Let begin by clearing the deck -- Islam is not the problem, but is instead the solution for a better future for Muslim countries. The fact is that Islam has been undermined and hijacked by corrupt hereditary rulers, clerics and strongmen to "legitimize" their illegitimate rule.
Growing up Jewish in America, I was never encouraged to associate with Muslims. It's not that anyone ever said, "don't talk to those people" -- there ...
Muslim millennials are committed to their faith; recognized a need for renewal in Muslim discourse; saw a need for a more visible role for women in religious life; believed that religion would play an important part in their country's future; and rejected extremist groups as a perversion of their faith.
Never has it been so easy to conduct legitimate background checks or verify credentials; and never has it been so easy to surreptitiously research prospective employees' religion, race or personal views. Employment discrimination is, of course, illegal. However, we know that discrimination occurs, and online searches can covertly facilitate it.
It was 1998, I just migrated to the United States from Jordan with my mother to start a new life. As I reflect now on that time period, I realize that I had subconsciously sought a certain cultural trace in order to understand and appreciate America.
What is it about cartoons and caricatures that riles politicians, religious figures, business fat cats, authorities and people of different stripes?
Imagine a local bookseller in the United States being arrested by the federal government in his own bookstore and being charged with a federal crime. His crime: the sale of books deemed hurtful or hateful to another religious group's beliefs. His punishment: eight years in prison.
As an interfaith activist, the question of God comes up frequently in my discussions. Who do we worship? As a Muslim, my belief is simple: there is one Creator, and He is the God everyone worships. But I realize that for many other belief systems, that answer is less simple.
In a free society, often uncomfortable things must be said to opposing parties to effectively work out complex issues. But when someone attempts to criticize the beliefs of a religion (mostly Islam), the left will invariably attach that criticism to racism.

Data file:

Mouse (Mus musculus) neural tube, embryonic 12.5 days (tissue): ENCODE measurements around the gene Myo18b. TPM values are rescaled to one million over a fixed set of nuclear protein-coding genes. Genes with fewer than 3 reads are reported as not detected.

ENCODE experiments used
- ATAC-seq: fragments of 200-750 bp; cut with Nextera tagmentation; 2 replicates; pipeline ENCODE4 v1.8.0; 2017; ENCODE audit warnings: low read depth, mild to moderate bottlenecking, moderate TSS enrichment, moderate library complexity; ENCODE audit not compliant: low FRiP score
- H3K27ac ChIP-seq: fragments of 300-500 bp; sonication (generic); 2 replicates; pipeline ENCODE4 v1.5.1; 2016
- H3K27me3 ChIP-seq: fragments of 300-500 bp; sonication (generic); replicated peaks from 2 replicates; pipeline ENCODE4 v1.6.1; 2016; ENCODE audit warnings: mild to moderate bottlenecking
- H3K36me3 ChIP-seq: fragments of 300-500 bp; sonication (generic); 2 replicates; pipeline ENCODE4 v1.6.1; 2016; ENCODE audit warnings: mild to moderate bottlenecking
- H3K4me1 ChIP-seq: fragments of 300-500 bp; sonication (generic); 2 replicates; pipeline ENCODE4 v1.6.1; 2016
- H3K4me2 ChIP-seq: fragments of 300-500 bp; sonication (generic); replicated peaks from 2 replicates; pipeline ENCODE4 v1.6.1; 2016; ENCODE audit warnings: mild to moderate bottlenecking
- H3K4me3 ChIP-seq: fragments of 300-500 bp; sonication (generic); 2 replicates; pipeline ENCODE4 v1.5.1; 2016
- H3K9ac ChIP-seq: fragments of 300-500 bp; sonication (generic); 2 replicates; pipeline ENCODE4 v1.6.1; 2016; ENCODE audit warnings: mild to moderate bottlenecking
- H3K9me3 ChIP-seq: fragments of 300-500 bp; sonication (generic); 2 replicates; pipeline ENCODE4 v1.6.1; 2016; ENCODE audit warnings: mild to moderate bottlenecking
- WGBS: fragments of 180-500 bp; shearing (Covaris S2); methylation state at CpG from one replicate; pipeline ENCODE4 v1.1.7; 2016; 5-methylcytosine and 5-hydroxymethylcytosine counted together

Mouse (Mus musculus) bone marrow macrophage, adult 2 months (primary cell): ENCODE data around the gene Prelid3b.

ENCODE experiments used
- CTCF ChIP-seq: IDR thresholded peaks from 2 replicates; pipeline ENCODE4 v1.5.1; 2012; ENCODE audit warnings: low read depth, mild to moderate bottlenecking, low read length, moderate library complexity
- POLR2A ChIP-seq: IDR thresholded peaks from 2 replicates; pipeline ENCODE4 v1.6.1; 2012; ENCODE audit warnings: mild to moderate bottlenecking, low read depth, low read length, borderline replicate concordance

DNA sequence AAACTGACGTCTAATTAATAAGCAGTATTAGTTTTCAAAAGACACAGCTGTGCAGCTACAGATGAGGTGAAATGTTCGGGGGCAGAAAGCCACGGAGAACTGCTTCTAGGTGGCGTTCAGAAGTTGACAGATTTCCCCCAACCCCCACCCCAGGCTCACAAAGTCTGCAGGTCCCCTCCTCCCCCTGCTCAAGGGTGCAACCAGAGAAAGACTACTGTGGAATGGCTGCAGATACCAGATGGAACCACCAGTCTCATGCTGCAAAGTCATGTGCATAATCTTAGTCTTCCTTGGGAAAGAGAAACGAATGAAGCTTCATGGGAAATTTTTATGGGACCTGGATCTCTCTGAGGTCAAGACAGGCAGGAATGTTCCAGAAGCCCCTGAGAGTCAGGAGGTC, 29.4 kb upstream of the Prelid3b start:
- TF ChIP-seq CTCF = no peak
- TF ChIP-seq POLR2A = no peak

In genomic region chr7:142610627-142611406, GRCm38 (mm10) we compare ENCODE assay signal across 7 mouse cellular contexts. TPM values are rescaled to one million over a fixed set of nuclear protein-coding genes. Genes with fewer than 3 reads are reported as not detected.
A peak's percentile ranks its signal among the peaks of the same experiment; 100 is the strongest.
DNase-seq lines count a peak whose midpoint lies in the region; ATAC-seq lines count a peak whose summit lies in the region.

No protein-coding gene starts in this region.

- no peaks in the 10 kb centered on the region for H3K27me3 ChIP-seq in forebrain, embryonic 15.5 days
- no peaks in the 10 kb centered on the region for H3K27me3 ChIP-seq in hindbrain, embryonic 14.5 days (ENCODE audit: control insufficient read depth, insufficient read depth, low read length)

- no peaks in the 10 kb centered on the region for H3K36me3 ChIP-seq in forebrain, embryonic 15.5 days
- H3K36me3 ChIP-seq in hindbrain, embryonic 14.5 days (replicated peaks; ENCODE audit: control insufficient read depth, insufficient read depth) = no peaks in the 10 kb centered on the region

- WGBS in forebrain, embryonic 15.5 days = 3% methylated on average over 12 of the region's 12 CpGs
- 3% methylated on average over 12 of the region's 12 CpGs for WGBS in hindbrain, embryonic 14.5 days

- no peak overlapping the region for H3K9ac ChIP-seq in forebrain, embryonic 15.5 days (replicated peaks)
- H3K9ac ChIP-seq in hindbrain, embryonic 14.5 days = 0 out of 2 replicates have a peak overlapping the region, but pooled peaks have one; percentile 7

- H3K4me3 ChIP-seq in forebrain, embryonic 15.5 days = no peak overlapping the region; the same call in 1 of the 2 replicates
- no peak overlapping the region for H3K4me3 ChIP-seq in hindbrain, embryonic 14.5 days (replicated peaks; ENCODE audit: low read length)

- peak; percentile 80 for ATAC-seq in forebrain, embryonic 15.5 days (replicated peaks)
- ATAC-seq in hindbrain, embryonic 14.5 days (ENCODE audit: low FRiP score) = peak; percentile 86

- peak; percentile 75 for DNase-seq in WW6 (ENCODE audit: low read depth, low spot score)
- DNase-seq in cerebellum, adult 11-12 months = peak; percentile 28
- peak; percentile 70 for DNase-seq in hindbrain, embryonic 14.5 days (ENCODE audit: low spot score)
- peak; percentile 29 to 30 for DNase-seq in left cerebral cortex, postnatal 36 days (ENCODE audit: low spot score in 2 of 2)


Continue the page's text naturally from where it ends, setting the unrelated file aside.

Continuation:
Co-authored with Ilhan Cagri As we start the new year, it is a time for us to reflect on how our society is addressing relations between the US and...
Yes, I have high expectations when it comes to African Americans and Islamophobia. I do not expect black Americans, who experience hate crimes more than any other group in this country, to turn around and treat with contempt another group that does not look like the white majority.
While the Iranians rightly condemned Saudi Arabia, I find it quite ironic when they represent the murders as a "medieval act of savagery." It's as if the Saudi's, in executing Shiite clerics, held up a mirror to the Iranians in which they saw reflected back their own long-standing and brutal civil and human rights atrocities.
For decades, Arab militants in the Middle East have been praying for the creation of Islamic caliphate modeled after the first caliphate established in Medina after the death of Prophet Muhammad.
Despite mainstream media condemnation of Nimr's execution, the response from the American Muslim community and some of its leading figures has been mixed, if not muted.
The problem in the never-ending presidential campaign is that words matter, and candidate Donald Trump has had an impact on Republicans, and sometimes even the Obama administration, when it comes to refugees and migrants. The nativist repetition about the evils of Islamic foreigners and Hispanic migrants resonates.
The story of Isaac and Ishmael is difficult to read. The account follows two half-brothers born to the same father and different mothers. As the story played out, one was adored and one was banished. One was considered the heir of their common father; one was disinherited.